Back to Jasmine: something else you probably didn’t notice came earlier. Before her visible, physical “release” there were neurobiological processes and history relived, generating worry and suspiscion. It’s hypervigilance. Sometimes called “high alert”: Intently scanning for danger.
In a state of hypervigilance, the slightest additional cue can detonate hyperarousal and aggressive defensive action on a “hair trigger.” Hyperarousal is one of nature’s perfectly logical defenses, in Jasmine’s case, to a sensory memory embedded deeply in her brain (in her amygdala to be precise). Now in “fight-or-flight” mode, the brain is flooded with adrenaline and cortisol, prepared for action.
After hypervigilance (from the terrifying memory), the present-day trigger and her hyperarousal, then the pent up traumatic energy (stress or fear) is released. That release is the defense that we can see.
“Defense against what?” you may still be asking.
Defense against something that none of us see.
What none of us see is what happened to Jasmine.
Welcome to the world of teaching children.
Welcome to the world of trauma-impacted children.
Childhood trauma is a response of overwhelming, helpless fear, or terror. Specifically, it is a response to abuse, neglect, to a missing parent, or a household which includes violence, mental illness, or substance abuse, sometimes called “Adverse Childhood Experience”s (ACEs). Others can include experiences with community violence, or ethnic oppression, and many more.
Let’s be clear. Trauma means things like physical beatings. Like rape, like relentless emotional destruction, or maybe complete disregard for basic physical needs. Total neglect of another human being.
The children are not ‘bad’ or sick – – they are injured. (Sandra Bloom, M.D. in ‘Destroying Sanctuary’ p 135). Injured physically, injured emotionally.
ACE injuries are no respecter of demographics, zip code or socio-economic status. Scientists Felitti/Anda(CDC) have found that even in beautiful, suburban San Diego, 22%, or roughly one-fourth, of mostly middle class, mostly white, mostly college-educated, mostly working folks with medical insurance had experienced 3 or more ACEs!
Six (or more) ACEs correlates with early death.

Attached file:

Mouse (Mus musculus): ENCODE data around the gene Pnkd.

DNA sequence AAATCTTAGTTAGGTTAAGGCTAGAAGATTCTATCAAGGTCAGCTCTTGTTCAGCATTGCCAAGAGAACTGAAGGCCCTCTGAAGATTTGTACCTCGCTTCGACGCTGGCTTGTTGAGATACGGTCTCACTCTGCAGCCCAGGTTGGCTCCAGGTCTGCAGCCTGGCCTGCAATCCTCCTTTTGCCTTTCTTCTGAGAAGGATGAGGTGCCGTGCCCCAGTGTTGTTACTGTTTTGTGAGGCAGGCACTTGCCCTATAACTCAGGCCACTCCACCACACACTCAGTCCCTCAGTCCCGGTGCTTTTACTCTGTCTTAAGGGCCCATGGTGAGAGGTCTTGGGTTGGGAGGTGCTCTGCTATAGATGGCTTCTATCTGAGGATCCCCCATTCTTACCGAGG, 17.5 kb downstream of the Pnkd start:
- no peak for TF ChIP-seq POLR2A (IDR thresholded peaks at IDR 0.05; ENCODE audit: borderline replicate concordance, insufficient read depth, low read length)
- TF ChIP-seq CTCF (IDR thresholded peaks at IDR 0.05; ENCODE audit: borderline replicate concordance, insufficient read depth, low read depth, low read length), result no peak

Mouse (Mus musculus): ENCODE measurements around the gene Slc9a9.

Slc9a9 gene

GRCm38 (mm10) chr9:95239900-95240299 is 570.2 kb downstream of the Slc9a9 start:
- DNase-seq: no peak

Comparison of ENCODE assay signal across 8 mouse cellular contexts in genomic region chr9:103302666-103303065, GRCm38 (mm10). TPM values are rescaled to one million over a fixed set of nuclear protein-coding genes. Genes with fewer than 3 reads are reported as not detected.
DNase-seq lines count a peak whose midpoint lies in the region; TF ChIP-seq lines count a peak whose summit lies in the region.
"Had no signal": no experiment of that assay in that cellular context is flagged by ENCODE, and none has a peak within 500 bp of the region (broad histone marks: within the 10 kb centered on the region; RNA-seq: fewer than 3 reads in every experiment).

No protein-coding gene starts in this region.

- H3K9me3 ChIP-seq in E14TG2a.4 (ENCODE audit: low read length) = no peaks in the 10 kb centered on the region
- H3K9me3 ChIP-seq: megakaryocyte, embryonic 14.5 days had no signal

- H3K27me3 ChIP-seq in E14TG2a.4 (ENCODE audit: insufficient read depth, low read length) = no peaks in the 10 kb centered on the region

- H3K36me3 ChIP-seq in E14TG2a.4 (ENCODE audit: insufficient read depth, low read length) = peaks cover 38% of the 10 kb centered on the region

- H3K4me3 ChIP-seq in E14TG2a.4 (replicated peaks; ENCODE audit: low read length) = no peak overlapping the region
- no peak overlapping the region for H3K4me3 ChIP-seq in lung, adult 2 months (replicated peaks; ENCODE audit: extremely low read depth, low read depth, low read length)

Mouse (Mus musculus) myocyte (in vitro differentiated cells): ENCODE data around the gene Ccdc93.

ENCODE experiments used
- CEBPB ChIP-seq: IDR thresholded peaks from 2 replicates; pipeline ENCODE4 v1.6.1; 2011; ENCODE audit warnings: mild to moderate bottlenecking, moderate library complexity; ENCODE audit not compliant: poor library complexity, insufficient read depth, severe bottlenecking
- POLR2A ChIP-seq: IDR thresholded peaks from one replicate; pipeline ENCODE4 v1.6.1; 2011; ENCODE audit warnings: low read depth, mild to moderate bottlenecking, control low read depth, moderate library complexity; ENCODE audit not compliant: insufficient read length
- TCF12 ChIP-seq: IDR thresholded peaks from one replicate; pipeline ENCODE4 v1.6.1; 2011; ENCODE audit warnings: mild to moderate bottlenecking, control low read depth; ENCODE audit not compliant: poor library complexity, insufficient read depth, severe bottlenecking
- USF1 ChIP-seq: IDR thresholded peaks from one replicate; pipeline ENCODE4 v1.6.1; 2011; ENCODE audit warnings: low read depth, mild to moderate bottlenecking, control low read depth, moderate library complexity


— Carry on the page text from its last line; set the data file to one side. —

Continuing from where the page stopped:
ACE rates in urban areas can be double the suburban rates, but the 22% rate in San Diego is shocking by itself. Twenty-two percent translates to six or seven children (six to seven “Jasmine”s), severely trauma impacted with 3+ ACEs, in a single classroom of thirty, even in suburban San Diego.
Three or more ACEs is significant because experiencing 3 or more ACEs correlates with doubled risk of depression, severe obesity, drug abuse, lung disease, and liver disease. It triples the risk of alcoholism, STDs and teen pregnancy. There is a 5X increase in attempted suicide.
Chronic trauma changes the physical architecture of a child’s brain. It impairs cognition and social functioning.
These injuries relate specifically to the prefrontal cortex and academic processes, especially executive function, memory and literacy
Neurobiology further informs us that cognition shuts down for trauma-impacted children who are overwhelmed by a state of chronic, or complex trauma. In survival, ‘fight or flight’, mode it is physiologically impossible to learn.
Trauma-impacted children can not equally access their education.
More learning from neuroscience is that young children can not “just get over it”.
In fact, the younger the child, the less coping methods. Their still-developing brain is “use-dependent”, meaning it develops in areas that are used, and therefore very vulnerable to mis-wiring, or mis-developing, from chronic usage in fear and stress. and the longer it takes to recover, if ever.